What are your hopes and dreams for these initiatives? What would you love to provide for elders?
Money for ADA accessible walk-in showers! These are expensive, but people need them. I have noticed a bigger interest in this along with wheelchairs and walkers too. These items are expensive. I would love to have funding for these bigger cost/bigger impact items. This would definitely provide a positive impact in the lives of our clients. Being able to create a healthy and safe home is our vision and we are hoping to expand our outreach. I can’t wait to see the program grow!
2020 Number of homes improved: 16
2020 Total Value of improvements: $64,639
Red Feather’s NHRN program provides case management services to families in need of critical home health and safety repairs. The importance of this program has become even more significant, as we have seen individuals with poor housing conditions suffer complications with COVID-19 at significantly higher levels than those living in well maintained homes.
Sadly, our ability to implement housing repairs has been nearly halted to reduce the risk of spreading the virus between our housing repair contractors and families being helped. Additionally, for many months, our partner communities have had strict shelter-in-place rules, along with roadblocks keeping non-residents from entering. However, through strong advocacy and careful planning, we are now starting to get approvals for returning to work. Below are a few pictures from some of the projects we were able to complete prior to and during the virus.
Sharon Granger Project:
Sharon Granger’s project was first brought to you back in April. Her house was almost destroyed by fire. She is a single mom with a beautiful son who has special needs (wheelchair dependent). As you can see from the pictures below, the fire almost gutted the entire home. Construction work on the Granger home is still in progress due to the severity of the fire damage, but it is on schedule to be completely remodeled by the end of August 2020.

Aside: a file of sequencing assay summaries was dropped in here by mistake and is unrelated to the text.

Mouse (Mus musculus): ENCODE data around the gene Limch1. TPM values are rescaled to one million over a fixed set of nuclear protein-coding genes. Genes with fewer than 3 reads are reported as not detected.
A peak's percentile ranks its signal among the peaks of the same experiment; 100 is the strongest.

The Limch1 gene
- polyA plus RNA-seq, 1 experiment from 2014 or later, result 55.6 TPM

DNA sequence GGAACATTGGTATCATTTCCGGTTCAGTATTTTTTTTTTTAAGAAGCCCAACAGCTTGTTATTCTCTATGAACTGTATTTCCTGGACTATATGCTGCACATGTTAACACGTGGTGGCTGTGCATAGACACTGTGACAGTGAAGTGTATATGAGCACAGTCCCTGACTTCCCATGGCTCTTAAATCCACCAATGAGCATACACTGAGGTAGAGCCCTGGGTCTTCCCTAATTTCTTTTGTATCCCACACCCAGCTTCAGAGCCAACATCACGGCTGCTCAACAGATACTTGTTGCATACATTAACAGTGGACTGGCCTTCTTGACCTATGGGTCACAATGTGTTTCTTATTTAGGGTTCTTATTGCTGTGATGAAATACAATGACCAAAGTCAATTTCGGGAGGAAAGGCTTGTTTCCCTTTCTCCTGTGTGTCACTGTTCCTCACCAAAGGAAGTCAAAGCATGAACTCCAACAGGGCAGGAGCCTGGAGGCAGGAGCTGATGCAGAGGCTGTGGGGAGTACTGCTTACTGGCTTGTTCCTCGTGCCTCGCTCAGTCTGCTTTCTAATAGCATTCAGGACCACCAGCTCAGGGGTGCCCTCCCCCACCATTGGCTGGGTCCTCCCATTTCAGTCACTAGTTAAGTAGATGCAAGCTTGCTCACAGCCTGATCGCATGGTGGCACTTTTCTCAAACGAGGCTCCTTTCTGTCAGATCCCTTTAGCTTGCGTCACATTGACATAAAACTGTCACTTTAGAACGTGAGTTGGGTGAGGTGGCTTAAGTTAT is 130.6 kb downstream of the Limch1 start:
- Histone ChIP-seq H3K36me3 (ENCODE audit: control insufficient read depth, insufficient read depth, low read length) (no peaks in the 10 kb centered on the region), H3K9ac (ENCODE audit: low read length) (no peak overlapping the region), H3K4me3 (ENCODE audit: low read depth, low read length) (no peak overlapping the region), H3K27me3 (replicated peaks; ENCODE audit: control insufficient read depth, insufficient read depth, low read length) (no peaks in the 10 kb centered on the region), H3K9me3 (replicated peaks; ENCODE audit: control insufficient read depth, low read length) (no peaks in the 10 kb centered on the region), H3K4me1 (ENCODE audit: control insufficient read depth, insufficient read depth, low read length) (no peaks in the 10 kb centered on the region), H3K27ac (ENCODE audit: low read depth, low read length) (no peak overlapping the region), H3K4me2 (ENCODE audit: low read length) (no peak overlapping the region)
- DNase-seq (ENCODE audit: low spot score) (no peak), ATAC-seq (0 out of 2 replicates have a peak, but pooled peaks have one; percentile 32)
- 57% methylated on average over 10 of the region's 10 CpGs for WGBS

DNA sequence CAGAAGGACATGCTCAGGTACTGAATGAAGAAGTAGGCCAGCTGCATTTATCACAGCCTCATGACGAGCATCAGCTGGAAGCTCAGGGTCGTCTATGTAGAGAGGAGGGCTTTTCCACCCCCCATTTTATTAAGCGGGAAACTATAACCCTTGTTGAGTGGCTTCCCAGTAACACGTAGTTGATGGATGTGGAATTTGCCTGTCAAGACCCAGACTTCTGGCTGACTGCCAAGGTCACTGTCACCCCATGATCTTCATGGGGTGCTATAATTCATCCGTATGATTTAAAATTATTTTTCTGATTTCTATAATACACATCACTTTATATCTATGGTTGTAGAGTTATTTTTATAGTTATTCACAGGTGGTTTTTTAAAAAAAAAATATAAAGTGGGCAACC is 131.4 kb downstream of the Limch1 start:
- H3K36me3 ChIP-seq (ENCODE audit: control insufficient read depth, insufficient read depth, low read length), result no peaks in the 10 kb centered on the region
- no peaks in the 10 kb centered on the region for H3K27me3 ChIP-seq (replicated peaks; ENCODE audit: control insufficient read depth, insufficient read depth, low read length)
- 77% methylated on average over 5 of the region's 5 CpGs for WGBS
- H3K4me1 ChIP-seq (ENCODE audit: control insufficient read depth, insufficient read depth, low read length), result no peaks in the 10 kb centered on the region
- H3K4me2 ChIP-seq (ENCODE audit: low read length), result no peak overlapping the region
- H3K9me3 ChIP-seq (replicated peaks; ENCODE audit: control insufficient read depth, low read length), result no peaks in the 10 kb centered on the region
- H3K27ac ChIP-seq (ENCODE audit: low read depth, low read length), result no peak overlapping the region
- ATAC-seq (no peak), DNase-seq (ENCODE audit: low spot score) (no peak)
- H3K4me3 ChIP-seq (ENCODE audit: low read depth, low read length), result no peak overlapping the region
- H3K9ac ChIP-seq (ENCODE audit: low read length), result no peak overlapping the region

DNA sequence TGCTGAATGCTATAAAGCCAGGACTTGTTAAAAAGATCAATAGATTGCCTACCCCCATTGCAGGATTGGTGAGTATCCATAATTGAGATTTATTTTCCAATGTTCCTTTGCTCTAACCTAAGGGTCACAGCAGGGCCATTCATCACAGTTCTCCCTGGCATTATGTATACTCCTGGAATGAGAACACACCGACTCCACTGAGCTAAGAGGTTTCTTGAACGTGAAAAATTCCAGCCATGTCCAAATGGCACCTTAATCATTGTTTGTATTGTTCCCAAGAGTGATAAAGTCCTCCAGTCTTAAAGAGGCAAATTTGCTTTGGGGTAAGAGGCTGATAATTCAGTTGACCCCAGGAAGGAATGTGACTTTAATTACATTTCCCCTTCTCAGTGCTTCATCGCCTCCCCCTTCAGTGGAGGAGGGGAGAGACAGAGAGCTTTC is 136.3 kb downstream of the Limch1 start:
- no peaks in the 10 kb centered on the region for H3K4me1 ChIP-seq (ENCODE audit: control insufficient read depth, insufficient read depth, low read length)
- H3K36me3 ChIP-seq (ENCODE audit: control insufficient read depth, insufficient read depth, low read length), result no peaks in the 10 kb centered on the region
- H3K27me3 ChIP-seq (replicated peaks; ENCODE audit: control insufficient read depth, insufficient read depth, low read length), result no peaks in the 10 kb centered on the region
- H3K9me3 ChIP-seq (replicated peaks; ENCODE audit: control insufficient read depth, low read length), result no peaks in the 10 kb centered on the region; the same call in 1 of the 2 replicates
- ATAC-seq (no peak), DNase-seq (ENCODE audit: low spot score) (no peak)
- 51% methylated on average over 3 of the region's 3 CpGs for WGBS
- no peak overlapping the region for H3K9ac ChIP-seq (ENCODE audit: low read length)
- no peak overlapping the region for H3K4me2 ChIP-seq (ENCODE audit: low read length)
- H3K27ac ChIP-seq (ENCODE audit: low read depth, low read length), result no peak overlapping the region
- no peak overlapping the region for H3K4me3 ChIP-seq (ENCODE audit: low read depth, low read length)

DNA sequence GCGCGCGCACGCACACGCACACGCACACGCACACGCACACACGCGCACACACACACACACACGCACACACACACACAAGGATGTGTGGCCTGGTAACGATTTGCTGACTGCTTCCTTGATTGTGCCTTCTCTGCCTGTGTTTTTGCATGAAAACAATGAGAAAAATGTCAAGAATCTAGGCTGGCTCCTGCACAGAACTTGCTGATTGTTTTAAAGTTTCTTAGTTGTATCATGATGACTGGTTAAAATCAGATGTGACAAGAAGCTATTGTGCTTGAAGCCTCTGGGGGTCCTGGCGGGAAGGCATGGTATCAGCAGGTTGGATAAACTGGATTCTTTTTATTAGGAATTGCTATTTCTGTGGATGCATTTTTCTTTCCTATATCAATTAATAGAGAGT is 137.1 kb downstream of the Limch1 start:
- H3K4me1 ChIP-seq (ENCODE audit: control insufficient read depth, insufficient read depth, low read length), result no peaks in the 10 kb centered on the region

Loretta Talas Project
Dorothy Humetewa Project:
Your donations help provide critical case management services to families in need.
Dear Red Feather, I want to thank you, your company, your workers for coming to my aide, in time of dire need. On October 1, 2018 during the prolonged rain, my house roof started leaking rain water into two bed rooms, living room, dining room, and walls. I was desperate for any help or advice. I asked the local chapter government and the job training program for workers to repair my house. There was none. Everything became hopeless…. One week later I was told my request (with Red Feather) is approved, and they will seal the leaking roof .. seal all other leaks, replace broken windows, seal the doors …The workers were very friendly and understanding. I am very grateful to your program.”
It has been another busy year for our home weatherization program. We are now working in 10 of the 12 Hopi villages - last year we were primarily working in just one – and are now accepting applications from Navajos. For 2018 we have already substantially weatherized 38 homes and recently received a $100,000 extension to our contract that will help more families get ready for the coming winter and keep our local 2-person crew employed.
One the great benefits of home weatherization is the impact it has on improving the comfort of the indoor living environment, which includes making homes cooler in the summer and warmer in the winter. A well weatherized home requires less heating and cooling, which in the case of many Hopi and Navajo households means a reduction in the use of coal burning during winter months. Less coal burning can result in cleaner air quality, both indoor and outdoor, which can reduce wide-spread respiratory ailments.
Additionally, more efficient homes also have lower energy costs, which are often a crippling financial burden for many low-income households. In fact, low-income U.S. households spend 7.2 % of their income on utilities bills, which is more than two times that of median income households (3.5%) and three time greater than higher income households (2.3%). This results in families having to make difficult decisions, such as sacrificing food quality and medical care over keeping their home warm or lights on. The U.S. Department of Energy reports that after weatherization, families have homes that are “more livable, resulting in fewer missed days of work and decreased out-of-pocket medical expenses by an average of $514 (per year).” Additionally, at each house we visit, we spend time educating family members not only about ways they can further reduce their energy bills, but also about the connection between their health and their home environment-covering a variety of topics from mold and lead paint to pest management.
Special thanks to APS for funding this home weatherization program as well as funding our DIY Home Weatherization and Women’s DIY Home Repair workshops that we will be delivering this fall.